Sen. Elizabeth Warren (D-MA) just tweeted what her first order of business on the Senate Finance Committee will be and it should not be all that surprising. According to Warren, “My first order of business on the @SenateFinance Committee – the committee that leads tax and revenue policy in the Senate – will be to introduce legislation for a #WealthTax on fortunes above $50 million. It is time to make the ultra-rich pay their fair share.”
If I had a dollar for every time Sen. Warren said “make the ultra-rich pay their fair share,” I would be ultra-rich by now. But, that is beside the point. Here are five simple reasons that Warren’s wealth tax won’t fly in the United States.
First, wealth taxes are unconstitutional. After all, the Sixteenth Amendment does state, “No Capitation, or other direct, Tax shall be laid, unless in proportion to the Census or Enumeration herein before directed to be taken.”
Second, a wealth tax is a form of double-taxation, which also does not pass constitutional muster.
Third, wealth taxes are easily avoided by the so-called ultra rich. Apparently unbeknownst to Warren, very wealthy people can sidestep the IRS by transferring their money to overseas accounts.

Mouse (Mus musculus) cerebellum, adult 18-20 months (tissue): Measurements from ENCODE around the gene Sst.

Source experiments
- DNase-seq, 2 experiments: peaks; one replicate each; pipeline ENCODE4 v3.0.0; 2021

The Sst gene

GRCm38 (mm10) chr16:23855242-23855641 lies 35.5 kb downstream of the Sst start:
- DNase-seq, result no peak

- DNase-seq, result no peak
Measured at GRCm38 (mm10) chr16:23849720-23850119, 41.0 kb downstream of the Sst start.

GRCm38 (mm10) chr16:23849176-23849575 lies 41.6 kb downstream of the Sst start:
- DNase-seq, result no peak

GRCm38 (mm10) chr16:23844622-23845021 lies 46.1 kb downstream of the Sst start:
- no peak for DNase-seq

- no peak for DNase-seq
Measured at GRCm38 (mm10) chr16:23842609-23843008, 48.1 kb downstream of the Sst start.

Fourth, wealth taxes inevitably backfire. Let’s say, for the sake of argument, that somehow, someway Warren’s wealth tax magically became the law of the land. If this happened, you can bet your bottom dollar that every American with a fortune more than $50 million would suddenly say adios to the United States and set their sights for greener pastures. Lest of course, they enjoy giving their money so the federal government can waste it on who knows what.
Fifth, despite Warren’s never-ending rhetoric against productive Americans, the vast majority of the nation’s tax burden is already borne by her archenemy: the ultra-rich. In fact, according to the Tax Foundation, “The top 1 percent paid a greater share of individual income taxes (38.5 percent) than the bottom 90 percent combined (29.9 percent),” based on 2017 tax data from the IRS.
In conclusion, Warren’s wealth tax has about as much a chance of becoming law as Warren becoming chief of Cherokee Nation.